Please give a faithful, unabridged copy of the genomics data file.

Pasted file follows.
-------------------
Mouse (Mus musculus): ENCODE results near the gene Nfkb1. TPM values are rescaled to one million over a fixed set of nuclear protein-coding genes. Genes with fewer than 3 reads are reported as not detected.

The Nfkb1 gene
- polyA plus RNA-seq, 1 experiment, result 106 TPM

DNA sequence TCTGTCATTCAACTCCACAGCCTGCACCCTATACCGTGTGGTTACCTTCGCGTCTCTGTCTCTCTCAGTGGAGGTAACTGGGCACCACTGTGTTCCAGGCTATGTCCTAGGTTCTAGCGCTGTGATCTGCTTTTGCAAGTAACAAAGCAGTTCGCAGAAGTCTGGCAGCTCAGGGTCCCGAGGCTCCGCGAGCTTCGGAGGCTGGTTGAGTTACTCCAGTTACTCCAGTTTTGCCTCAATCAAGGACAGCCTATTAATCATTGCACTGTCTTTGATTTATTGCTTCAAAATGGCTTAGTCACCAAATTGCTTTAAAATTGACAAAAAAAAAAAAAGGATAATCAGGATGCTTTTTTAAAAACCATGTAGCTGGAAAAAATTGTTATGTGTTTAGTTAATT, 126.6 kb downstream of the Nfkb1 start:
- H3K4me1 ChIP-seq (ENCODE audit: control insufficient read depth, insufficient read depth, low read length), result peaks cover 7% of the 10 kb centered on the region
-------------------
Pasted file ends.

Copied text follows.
Mouse (Mus musculus): ENCODE results near the gene Nfkb1. TPM values are rescaled to one million over a fixed set of nuclear protein-coding genes. Genes with fewer than 3 reads are reported as not detected.

The Nfkb1 gene
- polyA plus RNA-seq, 1 experiment, result 106 TPM

DNA sequence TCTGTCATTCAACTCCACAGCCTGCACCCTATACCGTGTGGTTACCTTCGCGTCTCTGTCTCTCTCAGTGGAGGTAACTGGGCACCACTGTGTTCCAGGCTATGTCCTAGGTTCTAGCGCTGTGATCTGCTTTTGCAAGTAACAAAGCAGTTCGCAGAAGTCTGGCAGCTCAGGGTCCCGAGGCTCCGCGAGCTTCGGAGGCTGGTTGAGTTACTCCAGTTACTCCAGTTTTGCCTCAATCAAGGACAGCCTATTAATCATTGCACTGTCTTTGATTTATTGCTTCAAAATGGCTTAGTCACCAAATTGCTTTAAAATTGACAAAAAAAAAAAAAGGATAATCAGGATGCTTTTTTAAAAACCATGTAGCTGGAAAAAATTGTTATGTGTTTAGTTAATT, 126.6 kb downstream of the Nfkb1 start:
- H3K4me1 ChIP-seq (ENCODE audit: control insufficient read depth, insufficient read depth, low read length), result peaks cover 7% of the 10 kb centered on the region